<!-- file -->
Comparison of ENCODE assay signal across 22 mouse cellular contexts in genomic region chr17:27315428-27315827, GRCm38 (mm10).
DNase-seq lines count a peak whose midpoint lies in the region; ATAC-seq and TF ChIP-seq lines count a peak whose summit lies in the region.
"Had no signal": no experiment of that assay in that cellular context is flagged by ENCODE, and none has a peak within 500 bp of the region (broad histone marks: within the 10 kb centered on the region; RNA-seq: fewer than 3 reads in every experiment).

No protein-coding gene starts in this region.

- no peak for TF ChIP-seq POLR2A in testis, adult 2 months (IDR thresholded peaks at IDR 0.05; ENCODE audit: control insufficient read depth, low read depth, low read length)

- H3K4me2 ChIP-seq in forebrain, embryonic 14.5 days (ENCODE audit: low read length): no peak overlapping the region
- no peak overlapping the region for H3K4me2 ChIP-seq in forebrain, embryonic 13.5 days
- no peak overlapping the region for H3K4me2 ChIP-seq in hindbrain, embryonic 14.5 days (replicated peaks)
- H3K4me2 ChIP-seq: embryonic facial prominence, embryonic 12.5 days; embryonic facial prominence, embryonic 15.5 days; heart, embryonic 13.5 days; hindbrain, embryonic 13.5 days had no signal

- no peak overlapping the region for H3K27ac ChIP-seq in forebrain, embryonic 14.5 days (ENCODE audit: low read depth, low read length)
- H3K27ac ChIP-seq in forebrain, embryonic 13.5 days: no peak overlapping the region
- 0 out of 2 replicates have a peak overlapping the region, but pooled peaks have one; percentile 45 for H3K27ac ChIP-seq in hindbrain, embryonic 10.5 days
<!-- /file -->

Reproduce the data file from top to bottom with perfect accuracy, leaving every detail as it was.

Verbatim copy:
Comparison of ENCODE assay signal across 22 mouse cellular contexts in genomic region chr17:27315428-27315827, GRCm38 (mm10).
DNase-seq lines count a peak whose midpoint lies in the region; ATAC-seq and TF ChIP-seq lines count a peak whose summit lies in the region.
"Had no signal": no experiment of that assay in that cellular context is flagged by ENCODE, and none has a peak within 500 bp of the region (broad histone marks: within the 10 kb centered on the region; RNA-seq: fewer than 3 reads in every experiment).

No protein-coding gene starts in this region.

- no peak for TF ChIP-seq POLR2A in testis, adult 2 months (IDR thresholded peaks at IDR 0.05; ENCODE audit: control insufficient read depth, low read depth, low read length)

- H3K4me2 ChIP-seq in forebrain, embryonic 14.5 days (ENCODE audit: low read length): no peak overlapping the region
- no peak overlapping the region for H3K4me2 ChIP-seq in forebrain, embryonic 13.5 days
- no peak overlapping the region for H3K4me2 ChIP-seq in hindbrain, embryonic 14.5 days (replicated peaks)
- H3K4me2 ChIP-seq: embryonic facial prominence, embryonic 12.5 days; embryonic facial prominence, embryonic 15.5 days; heart, embryonic 13.5 days; hindbrain, embryonic 13.5 days had no signal

- no peak overlapping the region for H3K27ac ChIP-seq in forebrain, embryonic 14.5 days (ENCODE audit: low read depth, low read length)
- H3K27ac ChIP-seq in forebrain, embryonic 13.5 days: no peak overlapping the region
- 0 out of 2 replicates have a peak overlapping the region, but pooled peaks have one; percentile 45 for H3K27ac ChIP-seq in hindbrain, embryonic 10.5 days